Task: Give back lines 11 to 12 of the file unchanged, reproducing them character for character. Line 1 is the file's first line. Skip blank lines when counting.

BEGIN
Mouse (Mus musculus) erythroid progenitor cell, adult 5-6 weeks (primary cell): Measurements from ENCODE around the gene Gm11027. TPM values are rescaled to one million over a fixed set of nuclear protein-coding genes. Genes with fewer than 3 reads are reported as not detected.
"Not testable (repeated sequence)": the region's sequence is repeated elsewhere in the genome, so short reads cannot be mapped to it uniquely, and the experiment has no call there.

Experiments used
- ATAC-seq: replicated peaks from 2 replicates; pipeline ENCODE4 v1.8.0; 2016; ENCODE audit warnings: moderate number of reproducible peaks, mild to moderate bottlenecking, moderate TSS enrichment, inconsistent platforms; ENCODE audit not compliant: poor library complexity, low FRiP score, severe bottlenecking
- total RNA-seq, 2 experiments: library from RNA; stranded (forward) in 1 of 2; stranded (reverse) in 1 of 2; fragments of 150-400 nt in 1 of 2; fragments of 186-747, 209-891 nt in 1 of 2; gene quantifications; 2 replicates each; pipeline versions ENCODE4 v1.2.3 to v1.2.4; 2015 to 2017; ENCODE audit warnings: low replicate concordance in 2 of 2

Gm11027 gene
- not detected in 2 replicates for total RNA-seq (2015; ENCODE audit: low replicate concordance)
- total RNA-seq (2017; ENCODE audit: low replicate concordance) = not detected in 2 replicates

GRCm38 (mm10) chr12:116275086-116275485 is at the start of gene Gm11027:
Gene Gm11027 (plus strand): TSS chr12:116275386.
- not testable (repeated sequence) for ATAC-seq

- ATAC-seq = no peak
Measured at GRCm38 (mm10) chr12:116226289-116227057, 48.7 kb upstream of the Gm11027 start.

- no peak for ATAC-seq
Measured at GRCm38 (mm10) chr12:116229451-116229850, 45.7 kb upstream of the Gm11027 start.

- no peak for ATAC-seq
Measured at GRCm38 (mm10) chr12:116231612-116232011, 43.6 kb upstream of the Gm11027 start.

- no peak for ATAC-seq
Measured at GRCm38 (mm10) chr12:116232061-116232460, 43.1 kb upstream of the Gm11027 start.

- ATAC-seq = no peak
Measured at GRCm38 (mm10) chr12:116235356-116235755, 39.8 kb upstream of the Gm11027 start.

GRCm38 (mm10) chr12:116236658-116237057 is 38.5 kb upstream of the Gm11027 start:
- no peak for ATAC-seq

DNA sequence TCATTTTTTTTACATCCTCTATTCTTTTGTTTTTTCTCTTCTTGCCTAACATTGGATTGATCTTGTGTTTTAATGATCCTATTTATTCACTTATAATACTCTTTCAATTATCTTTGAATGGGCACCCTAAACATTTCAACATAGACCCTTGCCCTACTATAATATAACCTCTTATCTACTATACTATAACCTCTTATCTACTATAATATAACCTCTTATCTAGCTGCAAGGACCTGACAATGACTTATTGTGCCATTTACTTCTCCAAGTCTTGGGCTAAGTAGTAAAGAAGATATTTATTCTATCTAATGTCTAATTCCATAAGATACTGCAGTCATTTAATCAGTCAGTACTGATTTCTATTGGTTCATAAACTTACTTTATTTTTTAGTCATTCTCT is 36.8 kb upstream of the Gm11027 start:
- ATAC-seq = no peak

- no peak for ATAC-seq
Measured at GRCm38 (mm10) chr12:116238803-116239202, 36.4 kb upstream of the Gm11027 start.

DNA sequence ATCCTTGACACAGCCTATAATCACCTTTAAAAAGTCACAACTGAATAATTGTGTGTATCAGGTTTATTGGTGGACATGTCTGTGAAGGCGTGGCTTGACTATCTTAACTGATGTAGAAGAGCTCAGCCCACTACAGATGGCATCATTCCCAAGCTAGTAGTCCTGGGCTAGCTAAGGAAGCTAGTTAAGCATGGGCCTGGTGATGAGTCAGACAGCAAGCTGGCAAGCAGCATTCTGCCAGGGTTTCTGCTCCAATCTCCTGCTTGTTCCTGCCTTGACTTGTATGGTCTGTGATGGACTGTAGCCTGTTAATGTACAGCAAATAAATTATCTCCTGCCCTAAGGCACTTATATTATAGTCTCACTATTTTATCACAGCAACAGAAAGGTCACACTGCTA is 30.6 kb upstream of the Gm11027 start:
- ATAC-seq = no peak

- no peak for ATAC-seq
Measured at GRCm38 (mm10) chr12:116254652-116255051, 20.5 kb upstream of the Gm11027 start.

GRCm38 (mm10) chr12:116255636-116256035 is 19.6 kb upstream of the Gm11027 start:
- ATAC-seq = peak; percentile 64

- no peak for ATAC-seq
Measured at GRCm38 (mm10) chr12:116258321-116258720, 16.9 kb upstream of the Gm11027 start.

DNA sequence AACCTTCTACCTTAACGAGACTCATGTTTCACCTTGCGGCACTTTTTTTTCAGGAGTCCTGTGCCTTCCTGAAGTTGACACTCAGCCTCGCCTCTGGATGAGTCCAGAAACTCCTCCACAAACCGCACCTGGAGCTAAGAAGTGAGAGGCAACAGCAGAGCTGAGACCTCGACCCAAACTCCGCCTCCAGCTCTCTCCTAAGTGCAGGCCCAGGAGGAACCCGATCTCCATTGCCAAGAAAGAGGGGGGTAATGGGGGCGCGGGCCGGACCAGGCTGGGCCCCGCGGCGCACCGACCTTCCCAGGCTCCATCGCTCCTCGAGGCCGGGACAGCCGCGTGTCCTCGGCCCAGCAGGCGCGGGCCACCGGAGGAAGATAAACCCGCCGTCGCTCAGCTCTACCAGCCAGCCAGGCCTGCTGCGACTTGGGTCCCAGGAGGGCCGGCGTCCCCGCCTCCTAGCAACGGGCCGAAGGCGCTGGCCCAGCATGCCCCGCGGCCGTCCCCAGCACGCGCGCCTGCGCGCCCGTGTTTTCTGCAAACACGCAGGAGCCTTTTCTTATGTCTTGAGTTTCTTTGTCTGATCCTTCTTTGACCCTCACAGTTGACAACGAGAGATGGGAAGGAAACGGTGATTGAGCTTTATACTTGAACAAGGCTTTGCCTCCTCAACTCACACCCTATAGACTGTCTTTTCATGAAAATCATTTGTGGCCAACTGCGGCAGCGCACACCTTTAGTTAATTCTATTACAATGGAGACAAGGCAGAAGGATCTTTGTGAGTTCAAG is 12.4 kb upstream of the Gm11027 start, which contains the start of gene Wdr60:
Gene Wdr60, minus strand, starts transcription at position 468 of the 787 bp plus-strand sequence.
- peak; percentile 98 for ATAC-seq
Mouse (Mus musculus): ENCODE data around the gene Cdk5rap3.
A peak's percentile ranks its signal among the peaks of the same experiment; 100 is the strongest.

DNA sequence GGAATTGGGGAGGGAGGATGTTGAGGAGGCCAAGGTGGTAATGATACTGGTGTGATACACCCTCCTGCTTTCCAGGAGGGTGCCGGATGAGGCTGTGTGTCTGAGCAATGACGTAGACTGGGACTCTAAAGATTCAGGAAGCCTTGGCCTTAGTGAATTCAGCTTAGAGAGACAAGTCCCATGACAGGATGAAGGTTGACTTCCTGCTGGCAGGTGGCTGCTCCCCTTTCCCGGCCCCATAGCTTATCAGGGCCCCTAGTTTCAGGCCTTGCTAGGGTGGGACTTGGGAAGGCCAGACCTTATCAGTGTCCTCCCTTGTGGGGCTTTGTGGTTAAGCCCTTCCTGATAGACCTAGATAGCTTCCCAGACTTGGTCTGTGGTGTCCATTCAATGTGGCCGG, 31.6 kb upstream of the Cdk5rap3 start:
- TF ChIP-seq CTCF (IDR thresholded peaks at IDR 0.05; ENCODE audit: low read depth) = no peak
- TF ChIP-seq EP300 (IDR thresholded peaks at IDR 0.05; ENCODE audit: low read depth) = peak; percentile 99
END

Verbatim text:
- not testable (repeated sequence) for ATAC-seq

- ATAC-seq = no peak